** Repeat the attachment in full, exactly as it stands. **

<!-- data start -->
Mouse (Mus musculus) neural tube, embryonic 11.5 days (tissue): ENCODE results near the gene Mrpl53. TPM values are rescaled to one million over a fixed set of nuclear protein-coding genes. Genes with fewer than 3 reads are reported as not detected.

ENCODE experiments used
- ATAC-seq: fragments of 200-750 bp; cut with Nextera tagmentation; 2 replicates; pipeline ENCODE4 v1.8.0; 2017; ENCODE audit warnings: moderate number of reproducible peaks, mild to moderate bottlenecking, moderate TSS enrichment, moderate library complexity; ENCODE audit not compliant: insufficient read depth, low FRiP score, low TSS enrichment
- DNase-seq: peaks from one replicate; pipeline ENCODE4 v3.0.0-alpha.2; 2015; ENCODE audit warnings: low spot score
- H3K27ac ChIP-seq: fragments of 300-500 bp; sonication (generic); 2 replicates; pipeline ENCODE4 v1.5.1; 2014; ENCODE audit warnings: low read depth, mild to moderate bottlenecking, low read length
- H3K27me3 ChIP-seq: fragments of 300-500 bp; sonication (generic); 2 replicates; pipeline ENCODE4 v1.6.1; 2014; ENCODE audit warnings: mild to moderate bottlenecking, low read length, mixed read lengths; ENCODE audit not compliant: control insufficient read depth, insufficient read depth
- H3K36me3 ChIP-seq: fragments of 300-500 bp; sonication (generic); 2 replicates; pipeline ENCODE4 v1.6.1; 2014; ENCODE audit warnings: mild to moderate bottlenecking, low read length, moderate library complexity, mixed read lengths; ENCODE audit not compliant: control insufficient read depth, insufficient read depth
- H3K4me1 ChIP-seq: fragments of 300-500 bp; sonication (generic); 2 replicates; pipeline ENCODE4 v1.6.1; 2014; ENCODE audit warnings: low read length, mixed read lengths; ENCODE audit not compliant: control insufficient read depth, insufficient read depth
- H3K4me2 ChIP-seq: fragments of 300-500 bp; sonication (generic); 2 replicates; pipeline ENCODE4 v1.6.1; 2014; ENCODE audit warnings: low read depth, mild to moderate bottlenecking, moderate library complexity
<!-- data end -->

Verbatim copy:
Mouse (Mus musculus) neural tube, embryonic 11.5 days (tissue): ENCODE results near the gene Mrpl53. TPM values are rescaled to one million over a fixed set of nuclear protein-coding genes. Genes with fewer than 3 reads are reported as not detected.

ENCODE experiments used
- ATAC-seq: fragments of 200-750 bp; cut with Nextera tagmentation; 2 replicates; pipeline ENCODE4 v1.8.0; 2017; ENCODE audit warnings: moderate number of reproducible peaks, mild to moderate bottlenecking, moderate TSS enrichment, moderate library complexity; ENCODE audit not compliant: insufficient read depth, low FRiP score, low TSS enrichment
- DNase-seq: peaks from one replicate; pipeline ENCODE4 v3.0.0-alpha.2; 2015; ENCODE audit warnings: low spot score
- H3K27ac ChIP-seq: fragments of 300-500 bp; sonication (generic); 2 replicates; pipeline ENCODE4 v1.5.1; 2014; ENCODE audit warnings: low read depth, mild to moderate bottlenecking, low read length
- H3K27me3 ChIP-seq: fragments of 300-500 bp; sonication (generic); 2 replicates; pipeline ENCODE4 v1.6.1; 2014; ENCODE audit warnings: mild to moderate bottlenecking, low read length, mixed read lengths; ENCODE audit not compliant: control insufficient read depth, insufficient read depth
- H3K36me3 ChIP-seq: fragments of 300-500 bp; sonication (generic); 2 replicates; pipeline ENCODE4 v1.6.1; 2014; ENCODE audit warnings: mild to moderate bottlenecking, low read length, moderate library complexity, mixed read lengths; ENCODE audit not compliant: control insufficient read depth, insufficient read depth
- H3K4me1 ChIP-seq: fragments of 300-500 bp; sonication (generic); 2 replicates; pipeline ENCODE4 v1.6.1; 2014; ENCODE audit warnings: low read length, mixed read lengths; ENCODE audit not compliant: control insufficient read depth, insufficient read depth
- H3K4me2 ChIP-seq: fragments of 300-500 bp; sonication (generic); 2 replicates; pipeline ENCODE4 v1.6.1; 2014; ENCODE audit warnings: low read depth, mild to moderate bottlenecking, moderate library complexity